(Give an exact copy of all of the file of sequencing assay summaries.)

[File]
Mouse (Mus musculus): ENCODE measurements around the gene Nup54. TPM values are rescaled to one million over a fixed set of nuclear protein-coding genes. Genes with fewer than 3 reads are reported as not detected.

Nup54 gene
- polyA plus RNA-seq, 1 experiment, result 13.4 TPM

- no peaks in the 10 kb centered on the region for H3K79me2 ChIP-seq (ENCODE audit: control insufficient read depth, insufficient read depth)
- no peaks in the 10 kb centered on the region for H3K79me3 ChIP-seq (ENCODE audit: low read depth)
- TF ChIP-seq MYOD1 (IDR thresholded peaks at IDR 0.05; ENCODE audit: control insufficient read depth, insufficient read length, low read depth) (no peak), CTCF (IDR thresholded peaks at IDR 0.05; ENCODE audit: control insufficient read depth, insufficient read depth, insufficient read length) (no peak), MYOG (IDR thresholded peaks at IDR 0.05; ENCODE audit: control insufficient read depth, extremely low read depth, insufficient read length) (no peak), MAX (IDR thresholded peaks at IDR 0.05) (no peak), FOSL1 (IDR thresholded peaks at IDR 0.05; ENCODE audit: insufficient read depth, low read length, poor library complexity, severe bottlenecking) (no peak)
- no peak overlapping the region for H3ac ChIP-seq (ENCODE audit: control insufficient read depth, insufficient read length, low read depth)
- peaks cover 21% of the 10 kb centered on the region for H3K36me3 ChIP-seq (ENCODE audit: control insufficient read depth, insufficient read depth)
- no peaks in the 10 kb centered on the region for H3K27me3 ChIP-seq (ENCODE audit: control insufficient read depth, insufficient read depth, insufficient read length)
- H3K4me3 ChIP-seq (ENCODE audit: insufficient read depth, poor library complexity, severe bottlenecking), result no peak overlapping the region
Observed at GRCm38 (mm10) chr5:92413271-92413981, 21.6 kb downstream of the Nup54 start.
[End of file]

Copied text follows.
Mouse (Mus musculus): ENCODE measurements around the gene Nup54. TPM values are rescaled to one million over a fixed set of nuclear protein-coding genes. Genes with fewer than 3 reads are reported as not detected.

Nup54 gene
- polyA plus RNA-seq, 1 experiment, result 13.4 TPM

- no peaks in the 10 kb centered on the region for H3K79me2 ChIP-seq (ENCODE audit: control insufficient read depth, insufficient read depth)
- no peaks in the 10 kb centered on the region for H3K79me3 ChIP-seq (ENCODE audit: low read depth)
- TF ChIP-seq MYOD1 (IDR thresholded peaks at IDR 0.05; ENCODE audit: control insufficient read depth, insufficient read length, low read depth) (no peak), CTCF (IDR thresholded peaks at IDR 0.05; ENCODE audit: control insufficient read depth, insufficient read depth, insufficient read length) (no peak), MYOG (IDR thresholded peaks at IDR 0.05; ENCODE audit: control insufficient read depth, extremely low read depth, insufficient read length) (no peak), MAX (IDR thresholded peaks at IDR 0.05) (no peak), FOSL1 (IDR thresholded peaks at IDR 0.05; ENCODE audit: insufficient read depth, low read length, poor library complexity, severe bottlenecking) (no peak)
- no peak overlapping the region for H3ac ChIP-seq (ENCODE audit: control insufficient read depth, insufficient read length, low read depth)
- peaks cover 21% of the 10 kb centered on the region for H3K36me3 ChIP-seq (ENCODE audit: control insufficient read depth, insufficient read depth)
- no peaks in the 10 kb centered on the region for H3K27me3 ChIP-seq (ENCODE audit: control insufficient read depth, insufficient read depth, insufficient read length)
- H3K4me3 ChIP-seq (ENCODE audit: insufficient read depth, poor library complexity, severe bottlenecking), result no peak overlapping the region
Observed at GRCm38 (mm10) chr5:92413271-92413981, 21.6 kb downstream of the Nup54 start.